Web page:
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Learning XNA 4.0 by Aaron Reed

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Chapter 10. 3D Models

In the previous chapter you went to work on some sweet triangles and rectangles, using fantastic colors and cool textures. You’re ready to go out and create the next great game and make millions of dollars and retire when you’re 23, right? Wrong. Unfortunately, I’ve got some bad news for you: there really isn’t a market for 3D triangle and rectangle games right now. How will your Attack of the Triangles game compare against the latest shooters and role-playing games? Umm…it won’t. So, how do those games get such cool-looking graphics when all you have is a simple triangle to work with? The answer lies with three-dimensional models.

Using 3D Models

In the last chapter, I mentioned that you can draw anything you want in XNA 3D if you use enough primitives (such as the triangle used in that chapter). Although that’s true, it would be a severe pain in the neck to try to draw a spaceship or a dragon or whatever else you’re thinking of by specifying each individual vertex in code and drawing hundreds or even thousands of triangles to create the object.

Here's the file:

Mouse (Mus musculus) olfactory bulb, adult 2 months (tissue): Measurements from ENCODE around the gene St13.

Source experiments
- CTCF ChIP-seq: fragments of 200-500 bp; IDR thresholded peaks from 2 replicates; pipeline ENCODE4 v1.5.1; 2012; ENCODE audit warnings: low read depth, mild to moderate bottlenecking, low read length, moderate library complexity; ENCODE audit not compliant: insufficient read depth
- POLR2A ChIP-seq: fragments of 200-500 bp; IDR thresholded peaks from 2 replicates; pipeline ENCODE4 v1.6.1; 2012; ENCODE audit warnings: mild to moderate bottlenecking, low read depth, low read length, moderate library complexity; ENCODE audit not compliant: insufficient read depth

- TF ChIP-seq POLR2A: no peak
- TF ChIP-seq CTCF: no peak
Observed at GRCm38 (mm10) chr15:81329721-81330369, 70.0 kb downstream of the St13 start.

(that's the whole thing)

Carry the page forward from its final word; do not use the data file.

When drawing complicated objects, typically you’ll use a 3D model. Essentially, a 3D model is a collection of points that form vertices for primitives. In the model, colors and textures can be applied. These models are usually created outside of XNA in a third-party modeling application. Popular modeling tools you can use to create 3D models include 3D Studio Max, Maya, Blender, Lightwave, and Modo. Blender is a free ...

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